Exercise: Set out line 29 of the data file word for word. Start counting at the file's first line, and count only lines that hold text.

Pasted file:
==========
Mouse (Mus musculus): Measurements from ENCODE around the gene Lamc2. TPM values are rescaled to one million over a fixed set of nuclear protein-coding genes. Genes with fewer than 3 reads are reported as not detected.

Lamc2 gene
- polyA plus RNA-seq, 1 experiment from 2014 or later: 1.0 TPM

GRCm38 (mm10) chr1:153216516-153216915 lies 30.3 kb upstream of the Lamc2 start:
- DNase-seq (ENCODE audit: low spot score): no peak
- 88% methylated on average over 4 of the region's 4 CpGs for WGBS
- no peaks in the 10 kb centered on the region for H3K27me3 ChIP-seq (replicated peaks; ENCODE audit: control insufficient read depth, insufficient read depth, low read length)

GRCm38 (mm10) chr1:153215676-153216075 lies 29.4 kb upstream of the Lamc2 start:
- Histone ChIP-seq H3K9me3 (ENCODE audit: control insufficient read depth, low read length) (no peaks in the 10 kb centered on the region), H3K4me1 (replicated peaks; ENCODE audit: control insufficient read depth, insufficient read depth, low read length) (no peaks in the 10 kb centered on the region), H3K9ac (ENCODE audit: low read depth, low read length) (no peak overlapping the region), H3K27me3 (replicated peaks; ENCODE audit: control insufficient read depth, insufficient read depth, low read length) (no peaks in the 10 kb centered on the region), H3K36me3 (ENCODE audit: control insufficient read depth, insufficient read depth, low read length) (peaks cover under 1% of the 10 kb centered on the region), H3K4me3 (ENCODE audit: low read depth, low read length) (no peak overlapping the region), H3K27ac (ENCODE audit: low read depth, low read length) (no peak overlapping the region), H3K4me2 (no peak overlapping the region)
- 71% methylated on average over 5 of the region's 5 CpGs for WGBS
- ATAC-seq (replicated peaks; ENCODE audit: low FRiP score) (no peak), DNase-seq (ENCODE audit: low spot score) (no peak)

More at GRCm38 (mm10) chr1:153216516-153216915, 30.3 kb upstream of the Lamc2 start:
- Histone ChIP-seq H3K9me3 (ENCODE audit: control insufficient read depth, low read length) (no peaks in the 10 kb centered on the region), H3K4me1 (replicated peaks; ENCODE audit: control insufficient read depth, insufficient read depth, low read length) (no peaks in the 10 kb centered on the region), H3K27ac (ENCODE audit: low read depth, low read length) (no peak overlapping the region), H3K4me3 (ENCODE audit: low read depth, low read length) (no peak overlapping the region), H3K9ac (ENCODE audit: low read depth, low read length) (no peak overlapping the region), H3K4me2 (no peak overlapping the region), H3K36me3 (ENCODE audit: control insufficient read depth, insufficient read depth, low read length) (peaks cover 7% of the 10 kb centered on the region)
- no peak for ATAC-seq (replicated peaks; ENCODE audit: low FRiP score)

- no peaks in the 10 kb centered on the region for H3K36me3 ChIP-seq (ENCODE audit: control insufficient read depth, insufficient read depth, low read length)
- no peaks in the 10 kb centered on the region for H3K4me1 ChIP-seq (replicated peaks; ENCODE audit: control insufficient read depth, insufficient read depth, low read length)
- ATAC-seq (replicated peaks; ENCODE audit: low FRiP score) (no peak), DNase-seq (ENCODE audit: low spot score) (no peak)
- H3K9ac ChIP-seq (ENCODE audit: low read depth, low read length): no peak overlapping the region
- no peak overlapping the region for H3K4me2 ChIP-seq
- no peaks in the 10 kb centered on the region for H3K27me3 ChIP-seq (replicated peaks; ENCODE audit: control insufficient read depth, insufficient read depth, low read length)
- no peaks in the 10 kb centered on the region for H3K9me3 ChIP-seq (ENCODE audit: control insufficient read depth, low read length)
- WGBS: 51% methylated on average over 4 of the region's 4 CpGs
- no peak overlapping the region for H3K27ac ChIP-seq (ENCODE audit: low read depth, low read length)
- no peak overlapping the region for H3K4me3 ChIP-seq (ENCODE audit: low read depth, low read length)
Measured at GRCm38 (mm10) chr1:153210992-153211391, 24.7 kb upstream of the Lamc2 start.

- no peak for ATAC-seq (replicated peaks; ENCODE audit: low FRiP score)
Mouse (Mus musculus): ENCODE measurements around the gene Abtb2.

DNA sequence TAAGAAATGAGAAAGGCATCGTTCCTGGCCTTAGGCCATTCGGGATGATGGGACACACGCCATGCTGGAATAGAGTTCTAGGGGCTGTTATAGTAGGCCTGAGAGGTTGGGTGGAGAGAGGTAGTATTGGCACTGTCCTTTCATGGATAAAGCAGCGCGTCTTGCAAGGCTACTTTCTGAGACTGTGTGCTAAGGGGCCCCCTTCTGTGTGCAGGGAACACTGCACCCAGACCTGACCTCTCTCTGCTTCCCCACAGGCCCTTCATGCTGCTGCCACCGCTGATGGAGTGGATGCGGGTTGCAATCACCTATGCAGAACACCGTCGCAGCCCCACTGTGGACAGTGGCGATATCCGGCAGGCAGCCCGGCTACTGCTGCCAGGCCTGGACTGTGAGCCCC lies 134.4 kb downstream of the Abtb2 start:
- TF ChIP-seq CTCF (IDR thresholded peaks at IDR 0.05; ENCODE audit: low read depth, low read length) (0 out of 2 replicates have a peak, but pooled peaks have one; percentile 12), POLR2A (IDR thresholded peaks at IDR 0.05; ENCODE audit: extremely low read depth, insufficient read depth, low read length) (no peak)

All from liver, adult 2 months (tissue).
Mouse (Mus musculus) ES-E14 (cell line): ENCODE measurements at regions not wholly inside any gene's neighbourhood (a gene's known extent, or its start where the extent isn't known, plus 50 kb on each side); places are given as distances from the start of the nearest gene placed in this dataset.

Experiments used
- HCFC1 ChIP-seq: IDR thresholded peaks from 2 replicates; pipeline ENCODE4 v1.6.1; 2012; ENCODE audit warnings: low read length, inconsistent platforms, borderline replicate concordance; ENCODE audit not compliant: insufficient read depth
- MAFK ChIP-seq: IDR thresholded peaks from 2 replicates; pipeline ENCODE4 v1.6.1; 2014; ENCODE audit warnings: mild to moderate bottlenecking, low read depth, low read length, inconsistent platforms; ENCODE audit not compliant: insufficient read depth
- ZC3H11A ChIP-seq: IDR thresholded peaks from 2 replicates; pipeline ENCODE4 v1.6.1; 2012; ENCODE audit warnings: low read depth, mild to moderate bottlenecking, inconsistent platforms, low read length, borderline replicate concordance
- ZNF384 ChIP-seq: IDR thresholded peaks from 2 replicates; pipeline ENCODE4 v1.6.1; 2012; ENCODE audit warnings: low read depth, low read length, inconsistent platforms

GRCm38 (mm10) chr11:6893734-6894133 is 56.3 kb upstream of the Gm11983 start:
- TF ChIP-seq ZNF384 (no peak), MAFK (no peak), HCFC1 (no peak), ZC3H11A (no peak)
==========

- TF ChIP-seq CTCF (IDR thresholded peaks at IDR 0.05; ENCODE audit: low read depth, low read length) (0 out of 2 replicates have a peak, but pooled peaks have one; percentile 12), POLR2A (IDR thresholded peaks at IDR 0.05; ENCODE audit: extremely low read depth, insufficient read depth, low read length) (no peak)